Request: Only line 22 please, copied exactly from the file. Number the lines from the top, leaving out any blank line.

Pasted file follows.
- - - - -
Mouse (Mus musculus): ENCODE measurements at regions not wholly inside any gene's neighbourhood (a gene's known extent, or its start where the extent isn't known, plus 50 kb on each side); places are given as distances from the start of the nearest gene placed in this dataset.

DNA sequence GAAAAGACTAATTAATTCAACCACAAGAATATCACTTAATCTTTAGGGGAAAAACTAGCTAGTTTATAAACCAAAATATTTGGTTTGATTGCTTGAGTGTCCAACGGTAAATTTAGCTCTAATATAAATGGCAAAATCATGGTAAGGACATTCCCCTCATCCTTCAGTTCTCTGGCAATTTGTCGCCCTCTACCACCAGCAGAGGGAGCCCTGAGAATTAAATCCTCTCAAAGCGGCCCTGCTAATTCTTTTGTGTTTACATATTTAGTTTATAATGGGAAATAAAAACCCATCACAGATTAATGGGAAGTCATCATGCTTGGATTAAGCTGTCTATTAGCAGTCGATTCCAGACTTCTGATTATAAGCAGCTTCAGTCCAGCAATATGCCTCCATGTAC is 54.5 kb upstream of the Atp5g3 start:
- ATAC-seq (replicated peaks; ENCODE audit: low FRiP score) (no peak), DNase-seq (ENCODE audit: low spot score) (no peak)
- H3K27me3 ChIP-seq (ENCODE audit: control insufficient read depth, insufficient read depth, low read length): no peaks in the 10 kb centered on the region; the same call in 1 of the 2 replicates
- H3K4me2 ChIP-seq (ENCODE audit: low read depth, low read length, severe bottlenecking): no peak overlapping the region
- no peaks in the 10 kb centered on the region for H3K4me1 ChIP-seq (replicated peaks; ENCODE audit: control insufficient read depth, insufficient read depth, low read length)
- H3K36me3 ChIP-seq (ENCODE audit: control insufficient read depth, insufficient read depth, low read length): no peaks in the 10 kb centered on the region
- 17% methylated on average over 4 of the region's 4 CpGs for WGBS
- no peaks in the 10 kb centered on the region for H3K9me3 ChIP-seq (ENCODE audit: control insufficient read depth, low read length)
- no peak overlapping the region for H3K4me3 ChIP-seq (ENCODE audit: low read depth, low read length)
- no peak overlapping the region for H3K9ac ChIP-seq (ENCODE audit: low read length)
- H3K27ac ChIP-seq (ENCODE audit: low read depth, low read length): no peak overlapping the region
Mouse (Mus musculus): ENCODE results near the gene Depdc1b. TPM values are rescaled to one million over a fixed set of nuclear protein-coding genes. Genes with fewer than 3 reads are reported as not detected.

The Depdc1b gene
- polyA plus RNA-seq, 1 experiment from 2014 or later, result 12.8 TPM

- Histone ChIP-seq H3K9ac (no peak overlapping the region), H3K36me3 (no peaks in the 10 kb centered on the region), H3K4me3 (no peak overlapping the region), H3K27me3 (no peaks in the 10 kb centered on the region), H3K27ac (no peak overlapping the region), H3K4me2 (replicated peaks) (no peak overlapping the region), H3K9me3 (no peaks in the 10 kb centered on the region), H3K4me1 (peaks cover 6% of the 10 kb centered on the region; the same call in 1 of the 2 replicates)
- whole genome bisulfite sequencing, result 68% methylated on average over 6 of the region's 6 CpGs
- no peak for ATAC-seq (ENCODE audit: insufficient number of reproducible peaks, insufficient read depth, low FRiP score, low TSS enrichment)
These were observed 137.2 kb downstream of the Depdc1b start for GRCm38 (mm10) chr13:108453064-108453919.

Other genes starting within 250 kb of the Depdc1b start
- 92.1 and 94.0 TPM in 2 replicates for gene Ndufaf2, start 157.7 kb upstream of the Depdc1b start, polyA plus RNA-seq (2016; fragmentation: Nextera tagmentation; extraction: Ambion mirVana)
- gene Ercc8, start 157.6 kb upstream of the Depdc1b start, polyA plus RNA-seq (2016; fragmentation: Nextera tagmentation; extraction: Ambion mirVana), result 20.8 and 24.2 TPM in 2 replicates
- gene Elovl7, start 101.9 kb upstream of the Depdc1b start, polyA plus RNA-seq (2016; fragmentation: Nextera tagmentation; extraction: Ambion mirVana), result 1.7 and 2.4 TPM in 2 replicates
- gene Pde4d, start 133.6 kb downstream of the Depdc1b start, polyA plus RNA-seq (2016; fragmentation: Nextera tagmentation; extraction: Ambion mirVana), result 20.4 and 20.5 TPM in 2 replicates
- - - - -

- gene Ercc8, start 157.6 kb upstream of the Depdc1b start, polyA plus RNA-seq (2016; fragmentation: Nextera tagmentation; extraction: Ambion mirVana), result 20.8 and 24.2 TPM in 2 replicates